Global Medical Students Call For Shift To Health Over Trade, R&D

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Universities Allied for Essential Medicines is calling for new incentive models for research and development so that new treatments can be found for neglected tropical diseases to fight antibiotic resistance, and is asking that health issues supersede trade interests.

In a press release, the international student-run non-profit organisation welcomed the proposed goals of the United Nations General Assembly Open Working Group on Sustainable Development Goals, issued in July.

The Open Working Group, working on the UN post-2015 development agenda, proposed 17 goals [pdf] and 169 targets on sustainable development issues including the improvement of health.

Universities Allied for Essential Medicines (UAEM) underlined Goal 3.b, which deals with research and development of vaccines and medicines for the communicable and non-communicable diseases (such as cancer, diabetes, obesity) primarily affecting developing countries.

They also applauded goal 17.10, which is to promote a non-discriminatory and equitable multilateral trading system under the World Trade Organization.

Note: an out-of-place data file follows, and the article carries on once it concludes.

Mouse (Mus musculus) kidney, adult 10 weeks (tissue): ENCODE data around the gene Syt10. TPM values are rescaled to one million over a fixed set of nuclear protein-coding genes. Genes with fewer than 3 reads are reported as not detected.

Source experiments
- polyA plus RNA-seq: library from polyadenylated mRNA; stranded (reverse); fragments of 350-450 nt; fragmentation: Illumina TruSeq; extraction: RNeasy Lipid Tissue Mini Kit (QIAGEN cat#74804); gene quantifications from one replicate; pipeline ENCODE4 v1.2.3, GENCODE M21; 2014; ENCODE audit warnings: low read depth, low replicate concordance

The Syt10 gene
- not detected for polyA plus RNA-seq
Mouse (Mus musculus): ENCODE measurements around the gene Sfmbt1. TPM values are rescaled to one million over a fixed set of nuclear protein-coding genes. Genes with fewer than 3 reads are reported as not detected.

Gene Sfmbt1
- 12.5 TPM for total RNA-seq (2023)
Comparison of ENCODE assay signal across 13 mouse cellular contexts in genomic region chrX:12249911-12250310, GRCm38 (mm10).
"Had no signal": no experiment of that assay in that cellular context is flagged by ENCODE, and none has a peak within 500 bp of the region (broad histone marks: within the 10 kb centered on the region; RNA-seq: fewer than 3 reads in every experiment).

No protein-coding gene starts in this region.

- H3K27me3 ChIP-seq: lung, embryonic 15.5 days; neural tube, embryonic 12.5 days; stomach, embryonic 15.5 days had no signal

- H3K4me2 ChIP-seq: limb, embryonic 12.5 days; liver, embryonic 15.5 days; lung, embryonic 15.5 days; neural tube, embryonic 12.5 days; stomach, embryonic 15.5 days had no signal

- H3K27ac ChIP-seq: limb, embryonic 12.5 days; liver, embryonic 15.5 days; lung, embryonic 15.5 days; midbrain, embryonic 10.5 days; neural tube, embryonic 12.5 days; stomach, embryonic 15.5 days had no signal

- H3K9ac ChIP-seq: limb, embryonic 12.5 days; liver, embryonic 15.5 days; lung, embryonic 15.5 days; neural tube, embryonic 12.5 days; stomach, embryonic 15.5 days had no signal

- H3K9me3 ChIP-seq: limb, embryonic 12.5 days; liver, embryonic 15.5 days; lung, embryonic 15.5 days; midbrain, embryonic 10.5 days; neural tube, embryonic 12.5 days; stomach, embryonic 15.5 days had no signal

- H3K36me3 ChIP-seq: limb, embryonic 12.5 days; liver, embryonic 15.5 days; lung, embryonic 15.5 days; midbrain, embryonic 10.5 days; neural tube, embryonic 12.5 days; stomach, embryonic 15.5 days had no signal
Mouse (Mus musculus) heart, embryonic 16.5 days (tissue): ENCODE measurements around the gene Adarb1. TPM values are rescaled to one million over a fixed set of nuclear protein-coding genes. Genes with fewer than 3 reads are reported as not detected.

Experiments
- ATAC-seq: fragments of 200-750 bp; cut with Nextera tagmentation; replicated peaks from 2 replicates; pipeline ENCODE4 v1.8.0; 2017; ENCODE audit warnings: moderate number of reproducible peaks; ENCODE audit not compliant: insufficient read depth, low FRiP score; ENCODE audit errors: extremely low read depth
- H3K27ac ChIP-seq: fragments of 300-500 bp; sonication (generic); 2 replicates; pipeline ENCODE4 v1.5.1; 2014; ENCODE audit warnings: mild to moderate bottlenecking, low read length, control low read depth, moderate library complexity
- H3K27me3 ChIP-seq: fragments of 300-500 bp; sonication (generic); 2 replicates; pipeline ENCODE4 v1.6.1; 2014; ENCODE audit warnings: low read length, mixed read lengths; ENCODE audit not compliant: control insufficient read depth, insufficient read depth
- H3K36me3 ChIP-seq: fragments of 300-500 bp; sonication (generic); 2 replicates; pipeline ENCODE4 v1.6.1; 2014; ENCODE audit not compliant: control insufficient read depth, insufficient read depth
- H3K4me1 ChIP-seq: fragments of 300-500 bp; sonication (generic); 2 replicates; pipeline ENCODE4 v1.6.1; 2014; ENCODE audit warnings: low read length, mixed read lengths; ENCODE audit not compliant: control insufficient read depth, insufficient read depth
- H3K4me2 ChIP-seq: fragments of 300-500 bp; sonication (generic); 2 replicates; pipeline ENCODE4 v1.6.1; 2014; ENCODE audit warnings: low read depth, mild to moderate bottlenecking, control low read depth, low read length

On proposed goal 3.b, UAEM urged the working group “to recognize that departing from the traditional model, which relies on high prices and profits to incentivize R&D, is crucial to the development of new medicines,” so that areas of low profitability, such as antibiotics and diseases affecting poor populations, can benefit from a shift in R&D models.

On 17.10, UAEM asked “any trade agenda promotes and supports the right of nation states to use TRIPS [WTO Agreement on Trade-Related Intellectual Property Rights] flexibilities as clarified by the Doha Declaration.”

They also urged the UN “to recognize that the right of its member states to regulate with regards to health innovations must take precedence over trade, particularly in low and middle-income countries.”


Catherine Saez may be reached at

Creative Commons License"Global Medical Students Call For Shift To Health Over Trade, R&D" by Intellectual Property Watch is licensed under a Creative Commons Attribution-NonCommercial-ShareAlike 4.0 International License.


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